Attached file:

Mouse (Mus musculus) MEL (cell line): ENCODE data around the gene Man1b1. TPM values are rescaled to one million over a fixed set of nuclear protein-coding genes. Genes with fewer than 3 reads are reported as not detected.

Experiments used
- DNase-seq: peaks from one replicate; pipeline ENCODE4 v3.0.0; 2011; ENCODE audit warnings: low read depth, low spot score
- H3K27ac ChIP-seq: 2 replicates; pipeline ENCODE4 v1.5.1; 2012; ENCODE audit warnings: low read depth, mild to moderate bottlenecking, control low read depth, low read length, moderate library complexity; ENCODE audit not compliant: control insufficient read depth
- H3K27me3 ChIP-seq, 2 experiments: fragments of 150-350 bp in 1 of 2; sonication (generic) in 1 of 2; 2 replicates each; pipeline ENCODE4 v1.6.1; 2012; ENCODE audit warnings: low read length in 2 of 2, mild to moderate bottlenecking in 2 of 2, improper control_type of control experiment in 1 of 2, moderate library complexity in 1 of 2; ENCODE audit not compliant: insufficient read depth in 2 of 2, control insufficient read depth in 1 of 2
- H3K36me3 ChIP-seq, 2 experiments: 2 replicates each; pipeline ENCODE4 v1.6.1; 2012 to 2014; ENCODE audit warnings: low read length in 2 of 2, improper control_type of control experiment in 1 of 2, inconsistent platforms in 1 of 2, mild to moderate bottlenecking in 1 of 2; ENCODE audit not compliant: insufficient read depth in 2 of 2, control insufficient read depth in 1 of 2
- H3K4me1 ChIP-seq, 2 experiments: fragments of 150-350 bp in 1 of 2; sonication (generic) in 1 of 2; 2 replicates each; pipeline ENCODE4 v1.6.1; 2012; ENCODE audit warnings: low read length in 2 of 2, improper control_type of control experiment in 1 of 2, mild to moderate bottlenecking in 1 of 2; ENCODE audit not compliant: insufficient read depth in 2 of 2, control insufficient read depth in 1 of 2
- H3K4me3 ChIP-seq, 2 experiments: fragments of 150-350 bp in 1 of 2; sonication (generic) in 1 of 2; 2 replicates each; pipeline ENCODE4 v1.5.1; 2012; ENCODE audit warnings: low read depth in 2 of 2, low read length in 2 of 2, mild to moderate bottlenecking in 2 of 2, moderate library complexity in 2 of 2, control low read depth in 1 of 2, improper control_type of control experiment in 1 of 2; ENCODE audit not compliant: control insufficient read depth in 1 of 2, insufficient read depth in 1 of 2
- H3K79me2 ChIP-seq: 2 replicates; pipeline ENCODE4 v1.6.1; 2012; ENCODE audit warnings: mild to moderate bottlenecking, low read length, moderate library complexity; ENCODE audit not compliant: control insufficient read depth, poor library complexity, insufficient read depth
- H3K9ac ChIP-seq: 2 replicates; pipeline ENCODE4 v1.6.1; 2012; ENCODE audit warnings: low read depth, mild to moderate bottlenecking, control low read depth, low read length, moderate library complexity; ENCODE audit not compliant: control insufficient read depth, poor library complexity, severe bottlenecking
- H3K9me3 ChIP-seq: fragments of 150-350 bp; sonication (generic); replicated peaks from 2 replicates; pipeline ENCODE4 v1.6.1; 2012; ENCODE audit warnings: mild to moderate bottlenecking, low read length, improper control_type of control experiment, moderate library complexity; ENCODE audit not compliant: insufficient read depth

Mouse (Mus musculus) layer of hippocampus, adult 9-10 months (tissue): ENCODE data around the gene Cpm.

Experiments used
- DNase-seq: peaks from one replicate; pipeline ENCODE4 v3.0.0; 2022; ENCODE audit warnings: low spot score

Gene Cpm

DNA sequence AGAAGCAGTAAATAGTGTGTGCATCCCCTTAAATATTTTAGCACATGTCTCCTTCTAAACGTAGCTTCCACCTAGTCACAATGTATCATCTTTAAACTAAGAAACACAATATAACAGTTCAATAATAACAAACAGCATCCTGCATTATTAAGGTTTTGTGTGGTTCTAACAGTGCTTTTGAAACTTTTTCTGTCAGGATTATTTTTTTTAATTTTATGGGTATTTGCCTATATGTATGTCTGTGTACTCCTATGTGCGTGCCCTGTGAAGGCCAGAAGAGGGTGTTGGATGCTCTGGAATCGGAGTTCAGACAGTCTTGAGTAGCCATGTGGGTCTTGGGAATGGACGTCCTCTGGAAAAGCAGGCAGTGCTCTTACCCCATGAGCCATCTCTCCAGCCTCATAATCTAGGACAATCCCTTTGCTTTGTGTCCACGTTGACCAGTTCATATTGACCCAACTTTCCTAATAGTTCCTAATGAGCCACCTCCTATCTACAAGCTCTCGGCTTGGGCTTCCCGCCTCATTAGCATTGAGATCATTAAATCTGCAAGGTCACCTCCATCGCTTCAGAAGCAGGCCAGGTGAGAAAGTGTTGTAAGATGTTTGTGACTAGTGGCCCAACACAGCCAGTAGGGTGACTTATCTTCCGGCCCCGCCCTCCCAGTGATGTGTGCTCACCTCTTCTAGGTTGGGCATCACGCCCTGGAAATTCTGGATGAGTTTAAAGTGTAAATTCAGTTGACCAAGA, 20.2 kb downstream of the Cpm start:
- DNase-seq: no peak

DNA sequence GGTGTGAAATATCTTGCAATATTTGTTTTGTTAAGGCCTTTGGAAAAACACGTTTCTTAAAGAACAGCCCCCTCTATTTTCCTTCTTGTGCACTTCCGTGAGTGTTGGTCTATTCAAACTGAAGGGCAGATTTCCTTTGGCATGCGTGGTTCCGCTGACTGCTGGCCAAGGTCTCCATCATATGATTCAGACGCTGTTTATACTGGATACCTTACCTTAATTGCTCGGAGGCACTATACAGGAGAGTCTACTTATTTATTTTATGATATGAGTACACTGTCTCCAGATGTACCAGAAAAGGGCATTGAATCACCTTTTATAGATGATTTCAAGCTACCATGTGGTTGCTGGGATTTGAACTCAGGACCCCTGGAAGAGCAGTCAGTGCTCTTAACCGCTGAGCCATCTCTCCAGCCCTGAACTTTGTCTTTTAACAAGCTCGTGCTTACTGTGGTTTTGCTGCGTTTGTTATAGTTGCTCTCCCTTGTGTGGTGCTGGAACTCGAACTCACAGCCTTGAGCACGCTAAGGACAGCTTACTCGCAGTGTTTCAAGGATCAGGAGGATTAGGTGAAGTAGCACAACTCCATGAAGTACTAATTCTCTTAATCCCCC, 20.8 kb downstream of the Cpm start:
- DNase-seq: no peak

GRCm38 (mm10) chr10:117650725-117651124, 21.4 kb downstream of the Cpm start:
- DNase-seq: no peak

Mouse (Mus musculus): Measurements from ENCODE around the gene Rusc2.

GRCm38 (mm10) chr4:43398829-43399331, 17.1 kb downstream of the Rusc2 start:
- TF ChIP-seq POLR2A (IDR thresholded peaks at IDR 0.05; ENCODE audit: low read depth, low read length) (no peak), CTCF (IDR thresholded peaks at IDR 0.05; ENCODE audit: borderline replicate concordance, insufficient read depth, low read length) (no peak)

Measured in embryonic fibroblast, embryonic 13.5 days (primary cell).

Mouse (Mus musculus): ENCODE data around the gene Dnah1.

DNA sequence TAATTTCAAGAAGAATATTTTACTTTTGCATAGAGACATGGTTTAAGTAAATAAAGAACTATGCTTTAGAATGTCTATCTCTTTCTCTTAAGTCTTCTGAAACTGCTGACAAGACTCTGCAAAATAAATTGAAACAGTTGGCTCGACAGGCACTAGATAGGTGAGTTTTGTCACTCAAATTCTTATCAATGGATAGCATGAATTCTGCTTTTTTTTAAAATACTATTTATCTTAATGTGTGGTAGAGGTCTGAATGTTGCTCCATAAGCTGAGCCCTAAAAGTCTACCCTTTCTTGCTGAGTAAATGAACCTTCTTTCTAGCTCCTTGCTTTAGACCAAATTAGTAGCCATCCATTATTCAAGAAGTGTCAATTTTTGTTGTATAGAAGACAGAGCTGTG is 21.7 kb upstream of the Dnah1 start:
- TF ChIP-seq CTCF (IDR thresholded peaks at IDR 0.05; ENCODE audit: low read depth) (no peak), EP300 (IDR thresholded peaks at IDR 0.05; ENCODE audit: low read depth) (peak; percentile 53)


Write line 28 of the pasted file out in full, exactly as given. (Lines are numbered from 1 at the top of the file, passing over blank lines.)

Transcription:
- TF ChIP-seq CTCF (IDR thresholded peaks at IDR 0.05; ENCODE audit: low read depth) (no peak), EP300 (IDR thresholded peaks at IDR 0.05; ENCODE audit: low read depth) (peak; percentile 53)